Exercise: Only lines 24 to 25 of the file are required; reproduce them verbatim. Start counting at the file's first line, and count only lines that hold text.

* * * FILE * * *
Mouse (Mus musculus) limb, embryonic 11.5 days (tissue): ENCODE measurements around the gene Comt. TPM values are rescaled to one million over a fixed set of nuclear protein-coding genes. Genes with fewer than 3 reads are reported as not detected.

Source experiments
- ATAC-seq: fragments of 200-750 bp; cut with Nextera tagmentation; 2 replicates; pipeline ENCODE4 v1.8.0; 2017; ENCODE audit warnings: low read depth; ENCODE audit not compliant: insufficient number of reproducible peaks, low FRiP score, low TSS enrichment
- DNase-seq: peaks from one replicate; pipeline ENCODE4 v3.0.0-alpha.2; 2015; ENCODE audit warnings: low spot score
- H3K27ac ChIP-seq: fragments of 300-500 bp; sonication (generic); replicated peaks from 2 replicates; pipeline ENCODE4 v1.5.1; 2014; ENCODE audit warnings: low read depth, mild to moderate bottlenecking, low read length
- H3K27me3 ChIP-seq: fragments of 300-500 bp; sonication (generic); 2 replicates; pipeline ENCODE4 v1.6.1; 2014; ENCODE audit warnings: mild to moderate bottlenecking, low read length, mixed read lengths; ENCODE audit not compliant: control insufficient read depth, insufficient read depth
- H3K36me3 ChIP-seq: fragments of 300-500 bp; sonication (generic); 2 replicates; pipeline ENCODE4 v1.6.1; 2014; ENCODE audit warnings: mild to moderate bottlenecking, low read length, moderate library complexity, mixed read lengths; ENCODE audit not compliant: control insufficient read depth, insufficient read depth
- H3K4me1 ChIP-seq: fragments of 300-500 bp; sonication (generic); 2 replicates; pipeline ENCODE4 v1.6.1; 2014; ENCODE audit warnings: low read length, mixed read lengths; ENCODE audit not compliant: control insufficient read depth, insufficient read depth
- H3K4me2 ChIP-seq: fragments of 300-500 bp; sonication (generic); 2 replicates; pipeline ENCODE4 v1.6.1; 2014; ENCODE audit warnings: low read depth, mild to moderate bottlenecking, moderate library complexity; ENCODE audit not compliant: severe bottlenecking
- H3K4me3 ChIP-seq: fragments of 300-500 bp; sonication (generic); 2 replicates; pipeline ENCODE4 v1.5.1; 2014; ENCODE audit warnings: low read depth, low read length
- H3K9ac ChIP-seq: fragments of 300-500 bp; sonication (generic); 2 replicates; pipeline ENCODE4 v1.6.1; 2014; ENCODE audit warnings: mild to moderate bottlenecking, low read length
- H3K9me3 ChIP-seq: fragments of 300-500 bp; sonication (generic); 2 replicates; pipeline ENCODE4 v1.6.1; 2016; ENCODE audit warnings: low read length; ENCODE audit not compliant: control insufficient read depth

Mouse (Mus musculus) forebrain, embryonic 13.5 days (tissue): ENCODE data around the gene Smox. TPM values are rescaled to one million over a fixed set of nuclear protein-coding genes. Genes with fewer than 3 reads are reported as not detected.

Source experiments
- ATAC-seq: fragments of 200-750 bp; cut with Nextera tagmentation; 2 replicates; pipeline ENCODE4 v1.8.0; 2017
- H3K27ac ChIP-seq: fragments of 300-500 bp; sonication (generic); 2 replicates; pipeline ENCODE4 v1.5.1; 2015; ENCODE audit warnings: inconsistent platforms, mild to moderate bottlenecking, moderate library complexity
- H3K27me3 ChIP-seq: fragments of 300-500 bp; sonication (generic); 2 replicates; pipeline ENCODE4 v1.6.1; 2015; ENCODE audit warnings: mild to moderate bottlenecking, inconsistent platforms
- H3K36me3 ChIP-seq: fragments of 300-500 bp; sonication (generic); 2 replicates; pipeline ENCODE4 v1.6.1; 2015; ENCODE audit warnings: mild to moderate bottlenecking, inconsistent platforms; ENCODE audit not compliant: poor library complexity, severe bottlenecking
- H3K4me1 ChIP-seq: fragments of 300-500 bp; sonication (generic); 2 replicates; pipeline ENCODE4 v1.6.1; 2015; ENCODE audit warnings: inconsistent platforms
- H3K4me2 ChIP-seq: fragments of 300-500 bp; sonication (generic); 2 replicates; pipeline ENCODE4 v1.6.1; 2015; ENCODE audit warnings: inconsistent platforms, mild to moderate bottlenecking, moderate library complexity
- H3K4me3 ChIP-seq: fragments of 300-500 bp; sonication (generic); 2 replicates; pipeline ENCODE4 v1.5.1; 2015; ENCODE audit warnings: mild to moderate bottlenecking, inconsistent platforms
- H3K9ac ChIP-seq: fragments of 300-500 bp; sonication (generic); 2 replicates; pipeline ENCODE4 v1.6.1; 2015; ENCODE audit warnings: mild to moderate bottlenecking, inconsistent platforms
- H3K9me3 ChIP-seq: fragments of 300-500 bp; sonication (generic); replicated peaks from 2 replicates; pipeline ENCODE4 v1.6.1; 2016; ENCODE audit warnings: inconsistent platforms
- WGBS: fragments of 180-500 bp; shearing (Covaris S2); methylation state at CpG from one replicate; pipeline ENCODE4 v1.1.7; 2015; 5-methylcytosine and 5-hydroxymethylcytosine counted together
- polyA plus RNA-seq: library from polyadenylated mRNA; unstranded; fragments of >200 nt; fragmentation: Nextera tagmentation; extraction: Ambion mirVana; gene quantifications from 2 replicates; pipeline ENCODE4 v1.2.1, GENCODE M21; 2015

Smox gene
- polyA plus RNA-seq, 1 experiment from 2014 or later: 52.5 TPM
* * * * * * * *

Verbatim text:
- WGBS: fragments of 180-500 bp; shearing (Covaris S2); methylation state at CpG from one replicate; pipeline ENCODE4 v1.1.7; 2015; 5-methylcytosine and 5-hydroxymethylcytosine counted together
- polyA plus RNA-seq: library from polyadenylated mRNA; unstranded; fragments of >200 nt; fragmentation: Nextera tagmentation; extraction: Ambion mirVana; gene quantifications from 2 replicates; pipeline ENCODE4 v1.2.1, GENCODE M21; 2015